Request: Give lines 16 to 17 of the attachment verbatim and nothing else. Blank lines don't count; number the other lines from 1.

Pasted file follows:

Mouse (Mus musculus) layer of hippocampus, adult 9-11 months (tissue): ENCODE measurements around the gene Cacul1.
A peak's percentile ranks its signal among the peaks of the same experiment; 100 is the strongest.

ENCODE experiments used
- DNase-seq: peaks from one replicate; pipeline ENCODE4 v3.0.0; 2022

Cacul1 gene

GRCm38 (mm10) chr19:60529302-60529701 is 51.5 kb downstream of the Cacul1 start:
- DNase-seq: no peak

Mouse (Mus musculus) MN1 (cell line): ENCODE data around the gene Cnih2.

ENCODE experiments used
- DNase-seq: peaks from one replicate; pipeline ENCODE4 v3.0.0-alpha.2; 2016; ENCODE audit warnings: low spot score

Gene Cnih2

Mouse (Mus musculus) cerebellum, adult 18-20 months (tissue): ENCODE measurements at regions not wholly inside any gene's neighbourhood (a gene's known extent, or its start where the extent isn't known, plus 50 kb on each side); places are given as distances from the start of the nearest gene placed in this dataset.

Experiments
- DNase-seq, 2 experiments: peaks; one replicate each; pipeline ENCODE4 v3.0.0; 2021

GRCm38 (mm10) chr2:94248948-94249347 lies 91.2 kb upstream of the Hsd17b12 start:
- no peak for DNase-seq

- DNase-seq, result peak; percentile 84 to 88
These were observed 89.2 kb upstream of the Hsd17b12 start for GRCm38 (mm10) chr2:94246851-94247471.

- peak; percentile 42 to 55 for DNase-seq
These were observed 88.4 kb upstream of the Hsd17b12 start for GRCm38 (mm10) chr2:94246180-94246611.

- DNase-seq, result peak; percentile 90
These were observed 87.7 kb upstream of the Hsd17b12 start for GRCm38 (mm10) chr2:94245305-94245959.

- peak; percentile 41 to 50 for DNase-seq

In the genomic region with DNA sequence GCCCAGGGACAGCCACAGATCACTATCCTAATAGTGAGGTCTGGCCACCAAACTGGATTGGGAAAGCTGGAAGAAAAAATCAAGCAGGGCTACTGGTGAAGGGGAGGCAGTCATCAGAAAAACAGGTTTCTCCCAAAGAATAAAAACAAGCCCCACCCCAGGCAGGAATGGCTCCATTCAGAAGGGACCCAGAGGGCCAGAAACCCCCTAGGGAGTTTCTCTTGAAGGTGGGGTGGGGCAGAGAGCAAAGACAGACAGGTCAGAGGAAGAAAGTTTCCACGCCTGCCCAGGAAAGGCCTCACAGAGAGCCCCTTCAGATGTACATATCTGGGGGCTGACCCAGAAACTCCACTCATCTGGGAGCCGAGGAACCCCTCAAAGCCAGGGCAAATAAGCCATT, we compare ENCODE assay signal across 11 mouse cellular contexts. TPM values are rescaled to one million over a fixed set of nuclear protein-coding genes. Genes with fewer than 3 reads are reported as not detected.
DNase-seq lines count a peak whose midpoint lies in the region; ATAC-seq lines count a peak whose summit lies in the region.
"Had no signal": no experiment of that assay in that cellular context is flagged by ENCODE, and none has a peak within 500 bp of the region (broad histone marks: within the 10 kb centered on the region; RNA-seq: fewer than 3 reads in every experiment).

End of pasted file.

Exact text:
- no peak for DNase-seq

- DNase-seq, result peak; percentile 84 to 88